Ford’s EcoBoost F-150 packs a powerful punch

Image: 2011 F-150 XLT Custom
Ford has equipped its 2011 F-150 with EcoBoost — a turbocharged, direct-fuel-injected engine that is designed to provide the power of a large engine with the fuel consumption of a smaller one. Ford / Wieck

You know the pickup truck commercials, the ones that air during football games. A gravel-voiced actor boasts of the truck’s unbelievable toughness and capability, while the video shows images of said truck being jettisoned from the space shuttle, withstanding fiery reentry and enduring an impact leaving a crater the size of the Dallas Cowboys’ new stadium.

As the dust and smoke settle, a construction worker, or maybe a cowboy or firefighter (only occupations on the kindergarten “I want to be when I grow up” list need apply), hitches the truck to Mt. Rushmore and drags the mountain to the coast for the soft-living citified folks in those parts to admire.

There’s no doubting it — trucks are marketed to the working man, but there’s trouble brewing in Washington, D.C. Politicians look set to outlaw the V8 engines that are a mainstay for pickups (well, maybe not immediately, and not specifically, but increasingly stringent fuel-economy standards demand efficiency levels that will have that effect).

So Ford’s announcement that it would introduce a pair of small V6 engines in the new F-150 seems likely to surrender the truck’s status as the best-selling pickup for 33 years in a row. It sounds like a barkeep responding to a roughneck’s order for a “shot o’ rotgut” with a prissy pastel-colored umbrella drink.

Guys, you’ll be happy to learn that’s not necessarily the case.

Ford has equipped its 2011 F-150 with EcoBoost — the automaker’s trade name for its emerging line of turbocharged, direct-fuel-injected engines that are designed to provide the power of a large engine with the fuel consumption of a smaller one.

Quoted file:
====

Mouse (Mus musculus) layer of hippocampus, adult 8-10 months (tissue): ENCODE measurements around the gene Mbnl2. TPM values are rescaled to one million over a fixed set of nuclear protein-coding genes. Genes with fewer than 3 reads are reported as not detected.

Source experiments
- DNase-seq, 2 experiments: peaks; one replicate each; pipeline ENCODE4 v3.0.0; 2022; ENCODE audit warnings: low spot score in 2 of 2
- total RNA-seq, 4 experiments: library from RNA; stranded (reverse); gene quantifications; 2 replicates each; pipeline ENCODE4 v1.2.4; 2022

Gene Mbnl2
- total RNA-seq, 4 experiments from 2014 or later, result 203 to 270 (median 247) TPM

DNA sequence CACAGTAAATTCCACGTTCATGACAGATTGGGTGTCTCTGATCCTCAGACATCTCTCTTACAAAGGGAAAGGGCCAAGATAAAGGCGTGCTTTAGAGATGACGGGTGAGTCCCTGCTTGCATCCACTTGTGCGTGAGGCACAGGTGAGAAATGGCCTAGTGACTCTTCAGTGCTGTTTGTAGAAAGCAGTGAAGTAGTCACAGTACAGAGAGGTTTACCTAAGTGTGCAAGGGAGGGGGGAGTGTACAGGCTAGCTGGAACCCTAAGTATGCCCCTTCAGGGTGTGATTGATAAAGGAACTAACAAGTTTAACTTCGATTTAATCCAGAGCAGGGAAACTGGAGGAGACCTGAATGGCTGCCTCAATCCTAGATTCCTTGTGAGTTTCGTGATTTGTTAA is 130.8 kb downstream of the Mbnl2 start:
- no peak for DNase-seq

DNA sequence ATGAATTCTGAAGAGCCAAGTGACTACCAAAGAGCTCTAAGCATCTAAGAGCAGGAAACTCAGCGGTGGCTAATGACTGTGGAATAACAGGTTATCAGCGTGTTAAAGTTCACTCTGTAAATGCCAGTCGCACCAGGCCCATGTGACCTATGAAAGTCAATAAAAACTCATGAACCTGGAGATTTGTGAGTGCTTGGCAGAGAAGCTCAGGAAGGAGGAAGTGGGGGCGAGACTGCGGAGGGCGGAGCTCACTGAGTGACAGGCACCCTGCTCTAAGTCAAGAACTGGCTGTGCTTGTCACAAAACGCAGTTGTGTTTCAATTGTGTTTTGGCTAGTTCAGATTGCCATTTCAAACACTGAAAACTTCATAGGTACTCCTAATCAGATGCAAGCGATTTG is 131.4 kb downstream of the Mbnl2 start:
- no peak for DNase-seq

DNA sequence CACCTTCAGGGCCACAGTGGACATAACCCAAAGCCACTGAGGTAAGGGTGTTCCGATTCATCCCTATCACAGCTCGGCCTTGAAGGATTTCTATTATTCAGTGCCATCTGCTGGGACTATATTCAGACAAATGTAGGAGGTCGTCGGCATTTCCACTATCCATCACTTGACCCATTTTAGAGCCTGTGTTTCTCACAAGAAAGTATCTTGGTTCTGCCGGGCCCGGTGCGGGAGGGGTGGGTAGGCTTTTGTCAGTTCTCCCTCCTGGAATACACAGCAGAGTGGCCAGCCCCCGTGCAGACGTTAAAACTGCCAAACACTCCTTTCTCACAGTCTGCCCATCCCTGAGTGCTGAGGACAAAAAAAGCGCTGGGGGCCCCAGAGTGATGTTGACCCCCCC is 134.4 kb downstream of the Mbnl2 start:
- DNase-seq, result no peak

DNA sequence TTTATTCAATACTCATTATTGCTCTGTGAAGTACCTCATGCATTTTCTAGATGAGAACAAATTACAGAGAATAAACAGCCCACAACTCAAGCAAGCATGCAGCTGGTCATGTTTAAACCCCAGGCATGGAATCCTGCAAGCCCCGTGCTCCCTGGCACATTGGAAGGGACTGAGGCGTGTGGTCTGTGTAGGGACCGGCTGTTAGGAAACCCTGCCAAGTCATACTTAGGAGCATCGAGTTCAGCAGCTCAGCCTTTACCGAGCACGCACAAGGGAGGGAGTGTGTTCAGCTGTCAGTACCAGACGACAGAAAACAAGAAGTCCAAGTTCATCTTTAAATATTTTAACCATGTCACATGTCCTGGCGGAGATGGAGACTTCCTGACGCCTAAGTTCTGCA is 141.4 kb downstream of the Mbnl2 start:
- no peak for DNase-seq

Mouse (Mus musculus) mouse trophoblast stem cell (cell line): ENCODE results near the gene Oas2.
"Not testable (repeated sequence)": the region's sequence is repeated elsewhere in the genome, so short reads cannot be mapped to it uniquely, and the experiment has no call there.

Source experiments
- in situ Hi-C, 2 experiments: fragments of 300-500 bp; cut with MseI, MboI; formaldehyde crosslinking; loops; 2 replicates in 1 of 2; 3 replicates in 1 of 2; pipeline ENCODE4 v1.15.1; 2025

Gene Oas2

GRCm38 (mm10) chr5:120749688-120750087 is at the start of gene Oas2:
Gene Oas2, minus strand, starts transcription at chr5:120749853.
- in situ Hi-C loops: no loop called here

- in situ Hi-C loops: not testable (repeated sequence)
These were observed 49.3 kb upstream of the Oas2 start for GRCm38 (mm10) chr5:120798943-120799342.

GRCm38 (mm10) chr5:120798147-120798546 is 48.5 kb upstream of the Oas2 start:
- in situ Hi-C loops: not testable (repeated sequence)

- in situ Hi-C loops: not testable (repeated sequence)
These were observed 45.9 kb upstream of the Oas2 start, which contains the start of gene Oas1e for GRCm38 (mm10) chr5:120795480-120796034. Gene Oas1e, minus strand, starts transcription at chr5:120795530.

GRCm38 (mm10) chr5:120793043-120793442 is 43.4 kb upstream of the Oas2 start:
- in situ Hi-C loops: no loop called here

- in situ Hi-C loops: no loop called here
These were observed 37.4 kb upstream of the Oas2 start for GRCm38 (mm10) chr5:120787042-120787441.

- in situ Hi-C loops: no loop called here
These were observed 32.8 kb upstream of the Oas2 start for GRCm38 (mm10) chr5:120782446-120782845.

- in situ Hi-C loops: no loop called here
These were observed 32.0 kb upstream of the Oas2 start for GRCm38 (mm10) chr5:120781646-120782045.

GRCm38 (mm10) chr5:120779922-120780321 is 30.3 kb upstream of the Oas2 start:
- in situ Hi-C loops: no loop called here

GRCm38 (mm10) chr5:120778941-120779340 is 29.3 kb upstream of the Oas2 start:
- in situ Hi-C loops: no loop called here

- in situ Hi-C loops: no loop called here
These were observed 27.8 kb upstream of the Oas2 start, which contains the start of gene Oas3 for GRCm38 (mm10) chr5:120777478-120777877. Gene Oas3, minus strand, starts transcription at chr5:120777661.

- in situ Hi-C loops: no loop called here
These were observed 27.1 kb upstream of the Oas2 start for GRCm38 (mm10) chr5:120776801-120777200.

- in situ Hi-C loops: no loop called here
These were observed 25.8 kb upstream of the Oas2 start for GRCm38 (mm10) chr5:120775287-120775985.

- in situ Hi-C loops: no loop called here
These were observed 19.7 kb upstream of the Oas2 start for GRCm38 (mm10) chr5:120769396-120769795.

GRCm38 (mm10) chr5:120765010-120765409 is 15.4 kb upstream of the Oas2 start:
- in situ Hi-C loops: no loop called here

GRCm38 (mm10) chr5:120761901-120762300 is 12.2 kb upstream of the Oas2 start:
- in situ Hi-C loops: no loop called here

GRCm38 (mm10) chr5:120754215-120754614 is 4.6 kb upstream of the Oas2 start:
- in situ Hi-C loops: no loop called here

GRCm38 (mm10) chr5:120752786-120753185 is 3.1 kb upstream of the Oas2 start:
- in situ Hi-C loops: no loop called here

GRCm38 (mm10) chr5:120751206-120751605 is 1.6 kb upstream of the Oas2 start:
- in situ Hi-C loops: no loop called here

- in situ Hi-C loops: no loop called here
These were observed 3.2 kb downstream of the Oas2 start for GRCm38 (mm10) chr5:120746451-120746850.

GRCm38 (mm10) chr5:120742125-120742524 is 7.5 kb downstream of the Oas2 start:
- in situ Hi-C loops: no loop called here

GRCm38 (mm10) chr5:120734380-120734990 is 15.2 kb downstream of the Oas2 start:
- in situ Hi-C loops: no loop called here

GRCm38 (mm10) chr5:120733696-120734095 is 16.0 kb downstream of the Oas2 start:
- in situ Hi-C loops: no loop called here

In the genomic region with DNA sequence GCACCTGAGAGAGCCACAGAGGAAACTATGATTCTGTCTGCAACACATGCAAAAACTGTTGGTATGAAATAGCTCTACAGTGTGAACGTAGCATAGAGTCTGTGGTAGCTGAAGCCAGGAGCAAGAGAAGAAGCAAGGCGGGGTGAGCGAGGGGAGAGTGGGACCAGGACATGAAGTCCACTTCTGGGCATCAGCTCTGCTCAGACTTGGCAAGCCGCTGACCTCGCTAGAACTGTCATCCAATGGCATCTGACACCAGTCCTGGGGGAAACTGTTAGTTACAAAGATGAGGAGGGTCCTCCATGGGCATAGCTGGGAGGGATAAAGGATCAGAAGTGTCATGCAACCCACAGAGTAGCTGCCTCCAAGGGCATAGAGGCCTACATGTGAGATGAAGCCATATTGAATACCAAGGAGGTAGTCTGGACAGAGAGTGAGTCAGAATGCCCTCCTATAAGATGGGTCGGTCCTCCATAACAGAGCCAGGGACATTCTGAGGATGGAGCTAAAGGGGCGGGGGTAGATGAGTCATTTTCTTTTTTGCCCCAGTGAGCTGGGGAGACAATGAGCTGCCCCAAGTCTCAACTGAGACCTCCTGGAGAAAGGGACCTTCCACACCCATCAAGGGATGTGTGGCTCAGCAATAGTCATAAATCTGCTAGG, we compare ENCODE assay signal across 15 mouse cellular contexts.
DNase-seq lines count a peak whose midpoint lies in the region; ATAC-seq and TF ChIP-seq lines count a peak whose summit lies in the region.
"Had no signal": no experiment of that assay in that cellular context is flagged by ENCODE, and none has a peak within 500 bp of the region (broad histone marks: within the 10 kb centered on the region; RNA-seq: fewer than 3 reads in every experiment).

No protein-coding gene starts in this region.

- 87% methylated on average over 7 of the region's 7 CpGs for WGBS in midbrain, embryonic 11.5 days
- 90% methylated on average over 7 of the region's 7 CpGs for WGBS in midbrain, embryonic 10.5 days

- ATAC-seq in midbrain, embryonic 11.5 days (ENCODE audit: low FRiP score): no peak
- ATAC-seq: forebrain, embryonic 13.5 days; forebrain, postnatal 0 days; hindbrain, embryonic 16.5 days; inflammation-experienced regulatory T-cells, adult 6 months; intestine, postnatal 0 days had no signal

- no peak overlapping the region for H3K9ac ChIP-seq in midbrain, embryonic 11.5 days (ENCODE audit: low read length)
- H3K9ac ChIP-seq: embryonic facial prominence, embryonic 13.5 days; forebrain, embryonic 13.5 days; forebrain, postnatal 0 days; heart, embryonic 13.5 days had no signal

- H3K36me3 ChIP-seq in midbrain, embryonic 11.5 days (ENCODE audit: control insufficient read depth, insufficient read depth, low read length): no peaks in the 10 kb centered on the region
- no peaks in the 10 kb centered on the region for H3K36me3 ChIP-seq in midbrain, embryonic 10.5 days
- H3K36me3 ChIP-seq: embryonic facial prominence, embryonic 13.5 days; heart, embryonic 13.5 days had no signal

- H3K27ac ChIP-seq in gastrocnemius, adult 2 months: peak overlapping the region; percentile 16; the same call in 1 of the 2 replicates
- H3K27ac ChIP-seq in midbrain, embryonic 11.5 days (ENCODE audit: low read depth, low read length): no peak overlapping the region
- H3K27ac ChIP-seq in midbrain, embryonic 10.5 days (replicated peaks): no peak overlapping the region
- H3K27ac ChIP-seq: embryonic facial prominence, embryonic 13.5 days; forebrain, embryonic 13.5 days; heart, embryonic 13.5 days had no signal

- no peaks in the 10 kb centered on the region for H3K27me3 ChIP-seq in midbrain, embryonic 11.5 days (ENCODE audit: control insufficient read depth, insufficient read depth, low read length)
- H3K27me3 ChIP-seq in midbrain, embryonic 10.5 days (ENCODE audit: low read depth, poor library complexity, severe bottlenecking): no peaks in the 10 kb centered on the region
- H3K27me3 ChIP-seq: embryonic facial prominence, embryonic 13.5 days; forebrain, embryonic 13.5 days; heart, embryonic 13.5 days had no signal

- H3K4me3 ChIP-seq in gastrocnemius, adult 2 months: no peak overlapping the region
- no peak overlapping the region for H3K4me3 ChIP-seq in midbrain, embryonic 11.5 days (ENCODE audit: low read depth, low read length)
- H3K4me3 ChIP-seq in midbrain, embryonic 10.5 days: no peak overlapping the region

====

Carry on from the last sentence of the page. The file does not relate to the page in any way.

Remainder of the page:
And the good news is these new engines are fantastic. The F-150 gets four new engines for 2011 — two new V8s, a base V6 and the Ecoboost, which is a turbo V6. The V8s are truckified versions of the hot-rod 5.0-liter V8 that debuted in the Mustang and the hell-strong 6.2-liter V8 seen previously in the even more monstrous F-Super Duty pickups last year.

That the V8s are good is no surprise. Ford’s powertrain engineers have been on a roll of late, but a V6 in a truck? To win over the average truck buyer, these engines are going to have to not just exceed expectations but demolish them entirely to find acceptance among conservative truck buyers, and these engines accomplish that convincingly.

The base 3.7-liter V6 engine is rated at 302 hp and 278 lb.-ft. and it moves the F-150 with sufficient urgency and grace, while competitive V6 engines and some V8s wheeze and strain and still fall short. The F-150’s 3.7 V6 not only spanks the V6 engines found in smaller Ram, Chevrolet, GMC and Toyota pickups, it also tops GM’s 4.8-liter V8 powerplant and falls just shy of the Ram and Toyota entry-level V8s. With 107 more ponies than GM’s V6, look for Chevrolet and GMC trucks to get an upgraded six-cylinder post-haste.